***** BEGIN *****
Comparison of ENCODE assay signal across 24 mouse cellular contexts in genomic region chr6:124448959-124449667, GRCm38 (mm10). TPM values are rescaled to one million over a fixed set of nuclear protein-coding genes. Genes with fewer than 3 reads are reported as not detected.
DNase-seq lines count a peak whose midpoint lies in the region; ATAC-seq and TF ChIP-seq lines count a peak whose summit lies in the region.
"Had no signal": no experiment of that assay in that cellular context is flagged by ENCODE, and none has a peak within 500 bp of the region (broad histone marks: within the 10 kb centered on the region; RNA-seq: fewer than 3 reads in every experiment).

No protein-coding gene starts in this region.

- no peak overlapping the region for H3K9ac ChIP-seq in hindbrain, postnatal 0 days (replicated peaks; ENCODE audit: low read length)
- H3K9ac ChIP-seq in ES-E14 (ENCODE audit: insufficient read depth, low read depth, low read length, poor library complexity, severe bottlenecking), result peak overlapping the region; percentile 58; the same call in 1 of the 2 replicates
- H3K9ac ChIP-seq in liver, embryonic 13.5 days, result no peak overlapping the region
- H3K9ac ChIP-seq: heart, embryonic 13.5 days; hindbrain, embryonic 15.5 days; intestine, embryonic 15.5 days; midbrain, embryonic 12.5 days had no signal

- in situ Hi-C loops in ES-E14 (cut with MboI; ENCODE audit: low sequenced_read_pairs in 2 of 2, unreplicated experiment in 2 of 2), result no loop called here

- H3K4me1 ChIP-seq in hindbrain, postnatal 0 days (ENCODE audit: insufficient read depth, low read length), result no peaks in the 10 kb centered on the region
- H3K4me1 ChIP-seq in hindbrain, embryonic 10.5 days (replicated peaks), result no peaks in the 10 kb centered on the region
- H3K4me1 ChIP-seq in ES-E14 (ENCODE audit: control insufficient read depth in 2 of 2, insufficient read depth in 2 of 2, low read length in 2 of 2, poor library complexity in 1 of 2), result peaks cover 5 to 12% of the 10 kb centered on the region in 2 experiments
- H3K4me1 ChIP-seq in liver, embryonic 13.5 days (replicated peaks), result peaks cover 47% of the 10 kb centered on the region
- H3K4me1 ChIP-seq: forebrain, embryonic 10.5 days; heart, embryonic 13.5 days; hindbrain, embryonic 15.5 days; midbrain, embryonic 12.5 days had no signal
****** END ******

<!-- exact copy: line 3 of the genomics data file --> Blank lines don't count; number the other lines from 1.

"Had no signal": no experiment of that assay in that cellular context is flagged by ENCODE, and none has a peak within 500 bp of the region (broad histone marks: within the 10 kb centered on the region; RNA-seq: fewer than 3 reads in every experiment).